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Bloom Education

SHANGHAI, CHINA – Bloom Education brings together children and teenagers from diverse cultural groups with an aim to provide a holistic educational experience, especially in subjects not typically taught at school. They strive to connect people from different backgrounds and to inspire a love of learning in all of their students.

Strategy Advisor and Youth Mentor, Osmond Wang, approached The Art of Learning Project while preparing for a two-week summer camp program based in Xicang, Sichuan Province, which would focus on exploring TAOL principles while providing students with opportunities to truly enjoy the learning process. An important component of the program was to support the students in developing empathy and discovering the connections between the three participating cultural groups – the Han ethnic majority, non-Han minority, and Americans or Canadians with Chinese heritage.

The entire student population participated in daily martial arts practice as well as a variety of academic, arts and crafts, and other activities, including small group city-building games and debates themed around selected topics. The facilitators led the groups in 1-hour reflection sessions at the end of each day, during which the students contemplated and discussed their learning. Through these reflections, students were able to Value Process Before Results by noting progress and growth, and practice Investment in Loss as they made plans for how to approach a situation or problem differently in the future. Finally, at the end of the 2-week session, the student who demonstrated the most commitment to the process of learning was voted “most dedicated learner” by the other participants in the camp.

“In the beginning (and for many days…), the mandatory daily 7am martial arts practice was not an activity that the students enjoyed, due to the early morning time slot it was scheduled for” shared Wang. “But by the end of the camp, it was the most popular activity and the martial arts teacher was voted best teacher among all the instructors, which was a testament to the quality of his teaching and also an indication of the students beginning to grasp (emotionally and behaviorally) the principles of learning. Martial arts offered a medium through which students could clearly see their own progress – of being able to do something they weren’t able to before.

“I think it shows that learning activities can be structured in ways that allow students to enjoy learning even when the initial learning experience requires elements of discomfort. I love that – when discomfort is enjoyed, even desired, in service of learning.”

Tanenbaum CHAT

MAPLE, ONTARIO, CANADA – Jamie Cohen is a 9th grade English teacher and Director of Student Extra-Curricular Activities at Tanenbaum CHAT (Community Hebrew Academy of Toronto).  This year he ran his second SOLE (Self Organized Learning Environment) Student Leadership Seminar for 115 students ranging from 13-17 years of age, all of whom are in some way involved in creating, organizing, and running extra-curricular events and activities.  He is interested in “spurring teenagers on through adversity to creative, new angles in the planning process of events, how to be clearheaded, present and cool under fire in the week leading up to an event and the event itself” and, overall, to learn how to become exceptional leaders. He used W2M (Willing to Make Mistakes) Inspiration Boards to explore Investment in Loss and Using Adversity with this highly competitive group of students, with an aim to help them shift their perspectives “when looking at mistakes, obstacles, and resistance points during the adventure of creating extra-curricular school projects.”  They also used the learning principles to create a plan for their commitments and activities throughout the year, learn to prioritize goals based on those commitments, and become more cognizant of where they focus their energies.  Self-assessment will be included in the process and there will be a follow up meeting to help keep the students focused on their commitments.  Mr. Cohen has shared the complete assignment for the seminar, as well as a few of the students’ written and visual responses on our Resources for Educators page.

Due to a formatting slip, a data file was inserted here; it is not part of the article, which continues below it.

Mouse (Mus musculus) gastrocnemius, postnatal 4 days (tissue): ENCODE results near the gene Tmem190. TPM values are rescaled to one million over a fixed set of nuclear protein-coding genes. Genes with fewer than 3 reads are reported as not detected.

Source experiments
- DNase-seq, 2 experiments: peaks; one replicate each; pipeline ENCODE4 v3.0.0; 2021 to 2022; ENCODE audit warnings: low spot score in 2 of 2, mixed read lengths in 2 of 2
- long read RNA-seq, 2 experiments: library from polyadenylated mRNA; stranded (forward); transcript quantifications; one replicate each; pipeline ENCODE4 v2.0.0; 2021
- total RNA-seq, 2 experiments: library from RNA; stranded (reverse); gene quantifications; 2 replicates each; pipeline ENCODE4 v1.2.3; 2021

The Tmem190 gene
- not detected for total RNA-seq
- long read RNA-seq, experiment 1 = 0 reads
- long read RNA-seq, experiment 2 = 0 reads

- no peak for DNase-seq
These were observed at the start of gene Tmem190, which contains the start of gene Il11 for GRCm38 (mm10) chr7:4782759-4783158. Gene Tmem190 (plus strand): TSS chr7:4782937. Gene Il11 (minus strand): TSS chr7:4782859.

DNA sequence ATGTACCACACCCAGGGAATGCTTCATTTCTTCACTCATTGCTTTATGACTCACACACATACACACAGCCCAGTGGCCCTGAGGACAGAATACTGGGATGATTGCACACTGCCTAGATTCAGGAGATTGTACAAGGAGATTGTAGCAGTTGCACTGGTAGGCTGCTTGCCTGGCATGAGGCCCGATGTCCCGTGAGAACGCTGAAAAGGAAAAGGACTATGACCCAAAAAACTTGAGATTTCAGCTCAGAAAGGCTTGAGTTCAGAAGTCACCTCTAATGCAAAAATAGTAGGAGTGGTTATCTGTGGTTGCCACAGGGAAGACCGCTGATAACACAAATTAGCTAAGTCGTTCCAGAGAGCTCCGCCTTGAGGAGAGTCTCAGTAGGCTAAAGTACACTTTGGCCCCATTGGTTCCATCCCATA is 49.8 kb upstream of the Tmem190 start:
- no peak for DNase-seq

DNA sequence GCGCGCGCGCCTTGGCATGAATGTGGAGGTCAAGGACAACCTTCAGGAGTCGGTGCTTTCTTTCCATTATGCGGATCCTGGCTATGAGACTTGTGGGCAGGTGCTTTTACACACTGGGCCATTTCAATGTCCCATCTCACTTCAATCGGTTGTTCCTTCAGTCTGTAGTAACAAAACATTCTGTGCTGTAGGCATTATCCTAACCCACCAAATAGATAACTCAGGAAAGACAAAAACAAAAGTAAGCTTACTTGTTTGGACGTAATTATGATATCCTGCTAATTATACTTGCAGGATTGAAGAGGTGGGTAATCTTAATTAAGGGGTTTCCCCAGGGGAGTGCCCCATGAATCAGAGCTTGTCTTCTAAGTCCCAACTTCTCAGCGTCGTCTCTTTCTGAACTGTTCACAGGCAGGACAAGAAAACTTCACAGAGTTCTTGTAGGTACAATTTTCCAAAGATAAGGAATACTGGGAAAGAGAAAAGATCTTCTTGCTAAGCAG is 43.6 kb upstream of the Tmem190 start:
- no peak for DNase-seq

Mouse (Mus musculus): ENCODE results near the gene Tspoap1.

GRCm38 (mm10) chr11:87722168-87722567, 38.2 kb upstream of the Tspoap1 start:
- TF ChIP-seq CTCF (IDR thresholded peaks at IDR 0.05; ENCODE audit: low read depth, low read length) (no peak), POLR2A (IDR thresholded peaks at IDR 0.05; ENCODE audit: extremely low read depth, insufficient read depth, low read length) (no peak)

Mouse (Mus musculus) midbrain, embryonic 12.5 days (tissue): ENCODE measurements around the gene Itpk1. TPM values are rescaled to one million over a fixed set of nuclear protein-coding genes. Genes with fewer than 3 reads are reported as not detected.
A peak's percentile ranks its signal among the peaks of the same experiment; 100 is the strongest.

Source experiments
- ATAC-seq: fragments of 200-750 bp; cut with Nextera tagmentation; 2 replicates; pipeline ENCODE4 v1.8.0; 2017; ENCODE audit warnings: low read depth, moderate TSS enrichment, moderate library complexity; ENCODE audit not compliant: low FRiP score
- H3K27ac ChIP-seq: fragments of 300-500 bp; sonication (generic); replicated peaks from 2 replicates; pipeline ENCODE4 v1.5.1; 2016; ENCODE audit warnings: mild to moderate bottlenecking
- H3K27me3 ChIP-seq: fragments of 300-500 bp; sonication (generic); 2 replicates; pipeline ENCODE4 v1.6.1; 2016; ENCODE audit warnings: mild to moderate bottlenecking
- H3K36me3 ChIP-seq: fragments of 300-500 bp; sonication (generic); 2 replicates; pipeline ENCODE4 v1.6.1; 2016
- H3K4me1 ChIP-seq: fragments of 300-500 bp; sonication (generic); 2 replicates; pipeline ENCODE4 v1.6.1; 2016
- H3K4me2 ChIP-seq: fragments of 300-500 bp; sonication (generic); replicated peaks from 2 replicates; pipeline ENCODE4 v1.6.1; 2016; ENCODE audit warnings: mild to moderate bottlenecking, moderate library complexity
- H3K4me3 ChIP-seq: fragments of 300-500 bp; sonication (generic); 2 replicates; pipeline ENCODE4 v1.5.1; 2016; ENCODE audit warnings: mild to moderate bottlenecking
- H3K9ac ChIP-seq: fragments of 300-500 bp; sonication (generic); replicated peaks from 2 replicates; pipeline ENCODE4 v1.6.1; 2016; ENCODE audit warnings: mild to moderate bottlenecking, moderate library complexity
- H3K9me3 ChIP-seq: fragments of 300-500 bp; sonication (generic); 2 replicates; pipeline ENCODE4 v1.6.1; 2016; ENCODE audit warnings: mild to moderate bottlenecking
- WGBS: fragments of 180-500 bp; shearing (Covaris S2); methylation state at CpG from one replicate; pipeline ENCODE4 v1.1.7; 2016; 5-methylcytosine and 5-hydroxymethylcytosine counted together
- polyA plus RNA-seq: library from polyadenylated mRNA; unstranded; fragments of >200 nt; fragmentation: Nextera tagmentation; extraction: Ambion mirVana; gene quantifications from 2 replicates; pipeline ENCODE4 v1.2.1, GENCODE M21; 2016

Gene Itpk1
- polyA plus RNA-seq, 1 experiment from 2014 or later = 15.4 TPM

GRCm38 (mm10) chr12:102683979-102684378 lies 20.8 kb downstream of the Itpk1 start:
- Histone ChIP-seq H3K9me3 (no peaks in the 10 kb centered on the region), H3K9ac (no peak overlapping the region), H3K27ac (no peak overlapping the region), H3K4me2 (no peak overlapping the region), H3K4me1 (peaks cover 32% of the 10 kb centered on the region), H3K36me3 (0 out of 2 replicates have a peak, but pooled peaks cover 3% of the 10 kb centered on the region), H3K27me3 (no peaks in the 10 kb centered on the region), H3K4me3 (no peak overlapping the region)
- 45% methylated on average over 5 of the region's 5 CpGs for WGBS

In addition to his work with the SOLE seminar, Mr. Cohen developed an Art of Learning program in his 9th grade English class as part of a 6-week novel study unit.  The students used The Art of Learning in conjunction with their study of the novel, The Curious Incident of the Dog in the Night-Time.  As a culmination to this unit, the students applied their knowledge of one of the main themes: empathy comes through investigating, seeing, hearing and feeling the world from different perspectives through the creation of a Curious Empathy Board that integrates the “play between knowledge, intuition, and creativity.”  The Empathy Boards included both visual and verbal components and encouraged students to focus on ideas from The Art of Learning such as Numbers to Leave Numbers and Breaking Down Walls. Mr. Cohen has shared the complete assignment for the empathy board as well as some of the students visual and written responses on our Resources for Educators page.